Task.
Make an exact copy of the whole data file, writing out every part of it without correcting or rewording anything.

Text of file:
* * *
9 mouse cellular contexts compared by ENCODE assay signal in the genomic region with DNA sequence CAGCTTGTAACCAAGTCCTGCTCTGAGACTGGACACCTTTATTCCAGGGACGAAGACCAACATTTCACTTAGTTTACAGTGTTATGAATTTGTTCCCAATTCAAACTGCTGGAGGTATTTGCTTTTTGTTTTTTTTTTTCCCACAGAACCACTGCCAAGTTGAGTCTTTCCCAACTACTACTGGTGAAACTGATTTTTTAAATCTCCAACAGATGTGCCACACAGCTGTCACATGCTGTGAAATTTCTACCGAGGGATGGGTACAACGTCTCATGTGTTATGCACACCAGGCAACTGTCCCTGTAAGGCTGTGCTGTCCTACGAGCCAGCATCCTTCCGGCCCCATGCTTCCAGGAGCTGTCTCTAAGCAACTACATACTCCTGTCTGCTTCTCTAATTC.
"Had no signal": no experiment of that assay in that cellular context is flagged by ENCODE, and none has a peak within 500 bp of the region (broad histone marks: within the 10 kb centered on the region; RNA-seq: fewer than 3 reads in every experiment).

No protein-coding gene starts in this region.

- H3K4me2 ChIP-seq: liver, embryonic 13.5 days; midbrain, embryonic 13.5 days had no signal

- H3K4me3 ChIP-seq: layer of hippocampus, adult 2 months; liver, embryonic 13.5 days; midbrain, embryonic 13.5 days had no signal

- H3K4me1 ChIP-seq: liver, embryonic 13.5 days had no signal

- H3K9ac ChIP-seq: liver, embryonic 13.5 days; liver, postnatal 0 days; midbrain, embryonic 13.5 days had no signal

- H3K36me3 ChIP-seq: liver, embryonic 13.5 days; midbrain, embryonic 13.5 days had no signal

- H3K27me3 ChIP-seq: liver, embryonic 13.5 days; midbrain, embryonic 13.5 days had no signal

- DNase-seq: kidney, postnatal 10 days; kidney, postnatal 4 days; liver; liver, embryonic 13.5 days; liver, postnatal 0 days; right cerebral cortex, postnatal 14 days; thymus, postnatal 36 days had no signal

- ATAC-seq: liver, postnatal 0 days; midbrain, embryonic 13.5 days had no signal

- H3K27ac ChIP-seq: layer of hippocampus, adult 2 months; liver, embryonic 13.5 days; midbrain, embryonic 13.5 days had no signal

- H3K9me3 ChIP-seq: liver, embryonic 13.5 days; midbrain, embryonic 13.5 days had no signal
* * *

9 mouse cellular contexts compared by ENCODE assay signal in the genomic region with DNA sequence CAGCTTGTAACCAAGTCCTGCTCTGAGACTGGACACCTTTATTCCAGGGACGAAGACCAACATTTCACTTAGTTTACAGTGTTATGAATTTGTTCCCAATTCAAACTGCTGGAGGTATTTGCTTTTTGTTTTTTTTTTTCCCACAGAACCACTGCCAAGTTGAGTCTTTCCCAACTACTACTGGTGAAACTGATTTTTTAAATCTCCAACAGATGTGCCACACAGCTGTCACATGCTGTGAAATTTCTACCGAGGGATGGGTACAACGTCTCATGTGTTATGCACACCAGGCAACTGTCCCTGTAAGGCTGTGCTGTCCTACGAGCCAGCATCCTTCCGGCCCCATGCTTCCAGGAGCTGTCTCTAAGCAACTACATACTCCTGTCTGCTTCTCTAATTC.
"Had no signal": no experiment of that assay in that cellular context is flagged by ENCODE, and none has a peak within 500 bp of the region (broad histone marks: within the 10 kb centered on the region; RNA-seq: fewer than 3 reads in every experiment).

No protein-coding gene starts in this region.

- H3K4me2 ChIP-seq: liver, embryonic 13.5 days; midbrain, embryonic 13.5 days had no signal

- H3K4me3 ChIP-seq: layer of hippocampus, adult 2 months; liver, embryonic 13.5 days; midbrain, embryonic 13.5 days had no signal

- H3K4me1 ChIP-seq: liver, embryonic 13.5 days had no signal

- H3K9ac ChIP-seq: liver, embryonic 13.5 days; liver, postnatal 0 days; midbrain, embryonic 13.5 days had no signal

- H3K36me3 ChIP-seq: liver, embryonic 13.5 days; midbrain, embryonic 13.5 days had no signal

- H3K27me3 ChIP-seq: liver, embryonic 13.5 days; midbrain, embryonic 13.5 days had no signal

- DNase-seq: kidney, postnatal 10 days; kidney, postnatal 4 days; liver; liver, embryonic 13.5 days; liver, postnatal 0 days; right cerebral cortex, postnatal 14 days; thymus, postnatal 36 days had no signal

- ATAC-seq: liver, postnatal 0 days; midbrain, embryonic 13.5 days had no signal

- H3K27ac ChIP-seq: layer of hippocampus, adult 2 months; liver, embryonic 13.5 days; midbrain, embryonic 13.5 days had no signal

- H3K9me3 ChIP-seq: liver, embryonic 13.5 days; midbrain, embryonic 13.5 days had no signal